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A Response to “A Case For Sunshine”

A Response to “A Case For Sunshine”

Attractive strong athlete running along the sea at eveningMen’s Fitness Magazine recently published an article debating the science and knowledge of sun exposure in relation to Vitamin D levels. In the article it states that people are led to believe that the only way to step outside is by using sunscreen, and that it is causing a deficiency in Vitamin D levels. This supposed deficiency is said to lead to poor health in relation to weakening of bones, lower sperm count, lower level of endorphin release, and less hunger hormone regulation.

“We don’t really know how much is ‘healthy’, and how much is too much,” states Dr. Adam Mamelak, a board certified Dermatologist and Mohs Micrographic surgeon in Austin, Texas. While it is true that there may be some potential benefits to the unprotected sun exposure, there are also some significant risks, including skin cancers. “Optimal sun exposure,” a term Dr. Mamelak believes would probably be considered heresy amongst many dermatologists, “is actually a very difficult thing to determine. Really, the dose would be dependent on so many things: weather, season, time of day, latitude, elevation, cloud coverage, time of year. With so many variables, how can we actually be sure how much sun you’re getting?” Certain states have higher average UV indexes, including Texas, Florida, California, and Arizona. Fifteen minutes outside in the midday in Austin is not the same sun as fifteen minutes in Minnesota or Maine.

Recent studies have shown that a modest amount of unprotected sun, about 10-15 minutes on the back of the hands three times a week, can give you a sufficient amount of Vitamin D. “Most individuals that work inside have insufficient Vitamin D levels, however there is a difference between insufficiency and deficiency,” notes Dr. Mamelak. Many of the associations between lack of Vitamin D and health problems involve individuals who are who are drastically deficient, and not those who are only slightly below normal levels. Dr. Mamelak wholeheartedly agrees that Vitamin D is important to health, noting that it is great for protecting against cancer, heart disease, neurological activities, and bone health, but that there are even pills that can help with achieving therapeutic levels in the body.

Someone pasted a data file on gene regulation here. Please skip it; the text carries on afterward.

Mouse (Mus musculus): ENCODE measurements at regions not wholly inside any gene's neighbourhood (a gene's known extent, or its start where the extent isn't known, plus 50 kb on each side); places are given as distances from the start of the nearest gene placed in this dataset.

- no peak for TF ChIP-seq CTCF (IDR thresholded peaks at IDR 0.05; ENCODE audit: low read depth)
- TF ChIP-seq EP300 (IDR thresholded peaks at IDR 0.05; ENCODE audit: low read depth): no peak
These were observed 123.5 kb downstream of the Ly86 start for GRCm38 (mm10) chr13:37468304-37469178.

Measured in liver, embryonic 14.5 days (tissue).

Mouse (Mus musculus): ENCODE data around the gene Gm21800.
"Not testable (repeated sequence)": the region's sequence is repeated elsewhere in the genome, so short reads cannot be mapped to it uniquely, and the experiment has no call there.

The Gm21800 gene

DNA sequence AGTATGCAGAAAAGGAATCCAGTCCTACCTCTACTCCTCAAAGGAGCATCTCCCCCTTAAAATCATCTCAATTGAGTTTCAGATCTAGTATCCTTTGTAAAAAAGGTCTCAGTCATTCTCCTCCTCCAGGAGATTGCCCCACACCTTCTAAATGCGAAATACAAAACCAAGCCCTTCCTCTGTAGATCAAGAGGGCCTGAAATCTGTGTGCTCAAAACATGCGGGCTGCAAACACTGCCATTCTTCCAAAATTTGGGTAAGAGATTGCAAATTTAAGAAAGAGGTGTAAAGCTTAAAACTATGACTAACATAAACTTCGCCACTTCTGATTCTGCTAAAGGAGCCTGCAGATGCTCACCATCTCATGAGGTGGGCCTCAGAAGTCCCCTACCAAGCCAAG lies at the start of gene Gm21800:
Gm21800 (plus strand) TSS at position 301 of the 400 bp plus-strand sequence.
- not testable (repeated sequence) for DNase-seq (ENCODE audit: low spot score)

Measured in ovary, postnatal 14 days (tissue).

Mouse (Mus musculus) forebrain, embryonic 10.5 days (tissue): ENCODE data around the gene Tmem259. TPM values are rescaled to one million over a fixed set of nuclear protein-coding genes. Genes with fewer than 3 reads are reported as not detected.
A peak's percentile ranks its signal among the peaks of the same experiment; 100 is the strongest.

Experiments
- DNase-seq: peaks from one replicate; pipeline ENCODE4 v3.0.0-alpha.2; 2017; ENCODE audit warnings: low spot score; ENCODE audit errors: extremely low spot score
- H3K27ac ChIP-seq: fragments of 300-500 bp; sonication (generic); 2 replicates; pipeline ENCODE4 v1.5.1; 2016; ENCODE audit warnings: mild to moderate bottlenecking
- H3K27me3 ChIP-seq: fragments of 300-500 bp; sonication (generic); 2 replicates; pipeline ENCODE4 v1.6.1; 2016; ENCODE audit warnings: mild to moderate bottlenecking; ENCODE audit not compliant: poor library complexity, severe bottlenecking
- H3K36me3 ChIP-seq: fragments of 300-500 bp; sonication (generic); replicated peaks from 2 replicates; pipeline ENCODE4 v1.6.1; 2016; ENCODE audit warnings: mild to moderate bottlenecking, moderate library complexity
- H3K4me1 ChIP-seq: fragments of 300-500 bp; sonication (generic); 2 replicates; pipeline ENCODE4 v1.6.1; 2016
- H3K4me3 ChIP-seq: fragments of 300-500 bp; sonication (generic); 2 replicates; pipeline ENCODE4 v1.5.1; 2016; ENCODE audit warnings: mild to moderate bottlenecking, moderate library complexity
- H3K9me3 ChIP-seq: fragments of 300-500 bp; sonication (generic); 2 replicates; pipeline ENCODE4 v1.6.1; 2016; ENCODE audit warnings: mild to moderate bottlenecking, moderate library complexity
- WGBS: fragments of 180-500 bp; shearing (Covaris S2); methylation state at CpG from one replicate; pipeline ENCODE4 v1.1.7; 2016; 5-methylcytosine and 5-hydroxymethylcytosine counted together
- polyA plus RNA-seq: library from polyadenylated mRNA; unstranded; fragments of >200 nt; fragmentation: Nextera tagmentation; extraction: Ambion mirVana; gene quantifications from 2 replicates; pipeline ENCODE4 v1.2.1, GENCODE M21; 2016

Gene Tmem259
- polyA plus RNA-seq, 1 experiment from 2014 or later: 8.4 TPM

Sunscreen has the ability to shield UV rays when used correctly, but who uses it the way they’re supposed to? “The recommended dose of sunscreen is to use a 1 oz serving to cover the entire body, with reapplications around every two hours,” notes Dr. Mamelak. “Most sunscreen bottles contain 3 to 8 oz of sunscreen. That means if people are going through their sunscreen correctly, they are going through about a bottle a week.” Not many people can claim to use  sunscreen this extensively and consistently. “We all get caught out unexpectedly.  Sitting in traffic with the window open for 10 minutes longer than we thought. Finding their are no seats left in the shaded area at lunch. People are still getting sunburns. The rays still get through.”

The article mentions “giving the sun some credit”, which is a very important thing to do. The effects of the sun are important to note, good and bad, but staying clear of raising your chances of skin cancer should be a main concern for everyone.

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